The obese are advised to do physical exercise. But this can increase their physiological stress responses, and thereby make it more difficult to slim, according to a new Norwegian study.
This research may provide an explanation for the difficulties which many people encounter in losing weight despite energetic keep-fit efforts.
"It's often said obese people should change their diet and exercise to lose weight. But they may also need to deal with stress," observes Brynjar Foss.
An associate professor in the Department of Health Studies at the University of Stavanger (UiS), he is the lead author among the four scientists responsible for the study.
Entitled "Exercise Can Alter Cortisol Responses in Obese Subjects," it was published in the Journal of Exercise Physiology online in February.
The research covered 17 inactive people with a body mass index greater than 35 who took part in a 22 week programme for lifestyle change which involved exercise, diet and seminars.
Despite their efforts, the participants lost less weight than expected from the amount of keep-fit they did and the changes they made to their eating habits.
The scientists believe this could be related to cortisol, since the level of this stress hormone rose in the programme participants and they became more stressed. Earlier research suggests that high levels of stress make weight loss difficult.
Still up after six months
Those who took part not only had more cortisol than the control group immediately after the programme ended, but also retained an enhanced level six months later.
And those participants who lost the most weight had the lowest level of morning cortisol, a follow-up study shows. The study will be published in Journal of Exercise Physiology Online in June. It is by no means certain that exercise boosts production of the hormone cortisol. However, these findings suggest that this is an issue which should be the subject of further research.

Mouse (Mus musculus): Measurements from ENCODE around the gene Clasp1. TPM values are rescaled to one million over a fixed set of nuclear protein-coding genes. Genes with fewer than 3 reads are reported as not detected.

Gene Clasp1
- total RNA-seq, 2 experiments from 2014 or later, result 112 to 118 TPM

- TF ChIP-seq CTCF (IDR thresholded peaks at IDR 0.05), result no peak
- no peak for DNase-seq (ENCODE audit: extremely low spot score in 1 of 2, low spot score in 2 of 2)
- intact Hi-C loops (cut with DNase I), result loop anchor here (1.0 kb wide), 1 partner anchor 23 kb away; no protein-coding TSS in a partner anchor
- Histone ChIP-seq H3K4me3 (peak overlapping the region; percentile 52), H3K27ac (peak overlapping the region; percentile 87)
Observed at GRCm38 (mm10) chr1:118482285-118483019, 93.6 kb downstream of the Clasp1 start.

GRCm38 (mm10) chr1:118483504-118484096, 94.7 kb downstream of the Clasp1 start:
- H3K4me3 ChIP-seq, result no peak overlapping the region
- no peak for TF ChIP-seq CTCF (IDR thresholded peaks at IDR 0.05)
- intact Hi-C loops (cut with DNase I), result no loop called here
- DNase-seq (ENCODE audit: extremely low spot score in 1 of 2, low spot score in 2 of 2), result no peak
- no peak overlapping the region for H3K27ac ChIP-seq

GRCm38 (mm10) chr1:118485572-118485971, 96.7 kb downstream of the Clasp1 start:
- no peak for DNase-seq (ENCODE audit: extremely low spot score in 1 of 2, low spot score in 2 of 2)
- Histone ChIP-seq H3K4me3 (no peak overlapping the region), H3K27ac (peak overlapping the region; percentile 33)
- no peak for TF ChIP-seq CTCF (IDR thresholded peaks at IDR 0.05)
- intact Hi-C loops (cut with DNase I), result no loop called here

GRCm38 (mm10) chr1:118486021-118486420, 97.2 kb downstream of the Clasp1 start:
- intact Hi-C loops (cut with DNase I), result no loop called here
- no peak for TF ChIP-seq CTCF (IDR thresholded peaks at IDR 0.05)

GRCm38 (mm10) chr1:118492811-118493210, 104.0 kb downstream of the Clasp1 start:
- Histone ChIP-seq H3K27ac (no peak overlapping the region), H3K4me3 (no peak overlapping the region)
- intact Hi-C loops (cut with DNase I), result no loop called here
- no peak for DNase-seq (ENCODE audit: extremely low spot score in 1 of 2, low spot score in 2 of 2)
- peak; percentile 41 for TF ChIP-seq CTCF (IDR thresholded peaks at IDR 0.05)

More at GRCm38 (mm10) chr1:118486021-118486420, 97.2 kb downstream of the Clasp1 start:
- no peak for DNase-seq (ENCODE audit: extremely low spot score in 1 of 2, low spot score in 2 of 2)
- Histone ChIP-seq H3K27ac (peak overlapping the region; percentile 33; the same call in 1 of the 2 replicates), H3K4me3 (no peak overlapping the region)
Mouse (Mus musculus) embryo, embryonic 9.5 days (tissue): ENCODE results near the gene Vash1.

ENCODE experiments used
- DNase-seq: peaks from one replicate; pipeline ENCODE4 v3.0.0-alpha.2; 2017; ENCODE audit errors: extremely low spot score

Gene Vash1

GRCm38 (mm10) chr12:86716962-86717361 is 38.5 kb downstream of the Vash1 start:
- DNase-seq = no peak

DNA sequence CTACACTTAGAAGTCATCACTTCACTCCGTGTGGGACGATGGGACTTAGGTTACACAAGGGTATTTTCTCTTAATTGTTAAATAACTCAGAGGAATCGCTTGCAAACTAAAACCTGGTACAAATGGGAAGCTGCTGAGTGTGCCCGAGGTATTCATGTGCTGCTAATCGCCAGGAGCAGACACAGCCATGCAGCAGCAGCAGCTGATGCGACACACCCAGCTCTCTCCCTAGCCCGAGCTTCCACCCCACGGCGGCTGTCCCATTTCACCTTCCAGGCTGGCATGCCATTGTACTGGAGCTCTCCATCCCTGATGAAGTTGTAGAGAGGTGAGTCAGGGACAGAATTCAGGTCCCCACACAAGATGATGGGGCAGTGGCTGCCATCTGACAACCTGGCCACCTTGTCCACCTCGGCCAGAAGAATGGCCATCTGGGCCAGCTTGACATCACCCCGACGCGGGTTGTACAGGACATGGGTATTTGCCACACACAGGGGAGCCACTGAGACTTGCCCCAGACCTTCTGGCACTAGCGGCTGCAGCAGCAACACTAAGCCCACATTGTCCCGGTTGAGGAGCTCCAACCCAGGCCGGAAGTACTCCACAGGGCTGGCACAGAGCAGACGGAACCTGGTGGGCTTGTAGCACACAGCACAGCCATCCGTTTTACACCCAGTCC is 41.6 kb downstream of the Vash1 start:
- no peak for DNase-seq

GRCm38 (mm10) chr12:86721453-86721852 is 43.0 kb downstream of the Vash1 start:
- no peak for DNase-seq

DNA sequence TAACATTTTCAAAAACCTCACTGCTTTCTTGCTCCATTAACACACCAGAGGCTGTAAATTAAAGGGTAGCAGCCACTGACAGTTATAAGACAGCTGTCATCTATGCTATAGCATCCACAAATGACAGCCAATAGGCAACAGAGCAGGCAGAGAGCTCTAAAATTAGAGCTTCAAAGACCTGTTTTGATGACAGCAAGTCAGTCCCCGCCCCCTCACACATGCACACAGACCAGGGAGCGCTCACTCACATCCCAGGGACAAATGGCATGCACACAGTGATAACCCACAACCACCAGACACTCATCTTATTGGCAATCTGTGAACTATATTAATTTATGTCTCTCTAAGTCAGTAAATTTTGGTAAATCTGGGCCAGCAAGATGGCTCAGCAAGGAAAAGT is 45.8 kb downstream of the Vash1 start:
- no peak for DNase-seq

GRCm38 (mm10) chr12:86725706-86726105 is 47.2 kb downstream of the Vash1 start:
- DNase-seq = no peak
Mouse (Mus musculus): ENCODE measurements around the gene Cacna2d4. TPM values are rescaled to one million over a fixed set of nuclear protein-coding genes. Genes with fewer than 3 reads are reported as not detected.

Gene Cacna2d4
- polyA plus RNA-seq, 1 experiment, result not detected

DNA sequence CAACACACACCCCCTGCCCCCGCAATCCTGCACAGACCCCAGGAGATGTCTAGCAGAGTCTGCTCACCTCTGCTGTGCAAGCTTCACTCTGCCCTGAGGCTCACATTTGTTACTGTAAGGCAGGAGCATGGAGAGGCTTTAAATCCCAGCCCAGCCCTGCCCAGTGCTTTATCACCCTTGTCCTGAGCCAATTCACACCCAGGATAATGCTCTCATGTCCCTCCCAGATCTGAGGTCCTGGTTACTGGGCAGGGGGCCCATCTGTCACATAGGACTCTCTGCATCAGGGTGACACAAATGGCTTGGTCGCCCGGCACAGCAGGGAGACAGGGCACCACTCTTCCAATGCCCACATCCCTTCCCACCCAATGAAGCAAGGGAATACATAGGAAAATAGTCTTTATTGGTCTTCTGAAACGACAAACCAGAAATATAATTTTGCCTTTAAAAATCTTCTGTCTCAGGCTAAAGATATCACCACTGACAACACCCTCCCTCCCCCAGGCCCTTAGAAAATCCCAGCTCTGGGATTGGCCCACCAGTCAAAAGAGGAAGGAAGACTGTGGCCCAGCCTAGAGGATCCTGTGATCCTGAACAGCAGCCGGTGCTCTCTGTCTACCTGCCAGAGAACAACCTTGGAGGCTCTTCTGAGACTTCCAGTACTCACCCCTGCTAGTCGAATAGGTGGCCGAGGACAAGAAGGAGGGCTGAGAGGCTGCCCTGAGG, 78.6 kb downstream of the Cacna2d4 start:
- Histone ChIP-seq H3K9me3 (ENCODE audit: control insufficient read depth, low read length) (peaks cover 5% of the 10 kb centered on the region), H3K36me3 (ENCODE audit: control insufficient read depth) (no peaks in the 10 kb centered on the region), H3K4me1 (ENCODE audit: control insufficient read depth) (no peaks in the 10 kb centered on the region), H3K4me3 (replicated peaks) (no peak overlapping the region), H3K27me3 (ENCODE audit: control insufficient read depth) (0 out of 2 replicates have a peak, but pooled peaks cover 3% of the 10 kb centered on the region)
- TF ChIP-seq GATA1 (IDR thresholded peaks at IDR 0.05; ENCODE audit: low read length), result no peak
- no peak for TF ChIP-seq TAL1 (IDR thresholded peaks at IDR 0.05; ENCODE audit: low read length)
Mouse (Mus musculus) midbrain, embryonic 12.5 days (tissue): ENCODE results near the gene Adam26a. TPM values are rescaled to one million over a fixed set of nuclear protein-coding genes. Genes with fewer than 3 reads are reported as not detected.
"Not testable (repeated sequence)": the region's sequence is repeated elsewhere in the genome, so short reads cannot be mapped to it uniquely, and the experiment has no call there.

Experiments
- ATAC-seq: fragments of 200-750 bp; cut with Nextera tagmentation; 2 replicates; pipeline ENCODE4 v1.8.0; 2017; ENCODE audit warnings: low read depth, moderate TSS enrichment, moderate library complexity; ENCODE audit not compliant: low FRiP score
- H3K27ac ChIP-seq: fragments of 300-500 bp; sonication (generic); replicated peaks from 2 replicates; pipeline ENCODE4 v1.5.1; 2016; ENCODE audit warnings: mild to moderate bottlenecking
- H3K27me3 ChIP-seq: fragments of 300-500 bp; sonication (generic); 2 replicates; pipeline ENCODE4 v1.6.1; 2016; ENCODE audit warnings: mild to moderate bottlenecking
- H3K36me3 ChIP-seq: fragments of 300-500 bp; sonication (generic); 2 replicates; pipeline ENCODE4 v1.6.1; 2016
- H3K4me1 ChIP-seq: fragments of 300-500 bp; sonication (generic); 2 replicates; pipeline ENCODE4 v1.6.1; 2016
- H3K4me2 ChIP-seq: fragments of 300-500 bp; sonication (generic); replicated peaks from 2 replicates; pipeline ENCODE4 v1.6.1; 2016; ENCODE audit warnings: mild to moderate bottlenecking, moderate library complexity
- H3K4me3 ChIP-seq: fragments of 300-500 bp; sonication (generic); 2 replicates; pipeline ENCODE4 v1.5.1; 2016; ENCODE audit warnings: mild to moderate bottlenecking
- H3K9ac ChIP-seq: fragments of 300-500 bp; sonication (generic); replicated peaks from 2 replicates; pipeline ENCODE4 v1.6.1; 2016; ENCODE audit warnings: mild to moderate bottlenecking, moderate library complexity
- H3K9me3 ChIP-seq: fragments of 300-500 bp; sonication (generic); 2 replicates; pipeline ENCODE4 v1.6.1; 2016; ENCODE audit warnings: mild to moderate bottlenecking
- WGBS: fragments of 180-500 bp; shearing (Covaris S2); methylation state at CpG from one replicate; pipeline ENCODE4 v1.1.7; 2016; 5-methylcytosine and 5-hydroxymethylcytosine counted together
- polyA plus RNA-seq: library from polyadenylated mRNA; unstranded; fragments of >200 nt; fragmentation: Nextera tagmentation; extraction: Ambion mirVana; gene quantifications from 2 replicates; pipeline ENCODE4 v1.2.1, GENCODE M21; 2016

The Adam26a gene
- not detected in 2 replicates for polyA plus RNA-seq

While the group which exercised contained 17 participants, the control group totalled 18 people. The scientists note that this is a small sample on which to base any conclusions.
Moreover, considerable differences existed between those who took part -- not least with regard to the medication they were taking.
Fat and fit
Even with a small reduction in body weight, increased exercise and a change in diet contribute to a better quality of life for obese people.
That conclusion has been drawn in a new study described in an article on changes in health-related quality of life through a one-year local authority drive to change lifestyles, published in the Norwegian physiotherapy journal Fysioterapeuten.
"If you're physically active, you can be in good health even if you're overweight," says physiotherapist Martha Loland, who conducted the study for her MSc in health science at the UiS.
"The chances of suffering cardio-vascular disease are smaller for obese people who exercise than for those who don't make any effort to keep fit."
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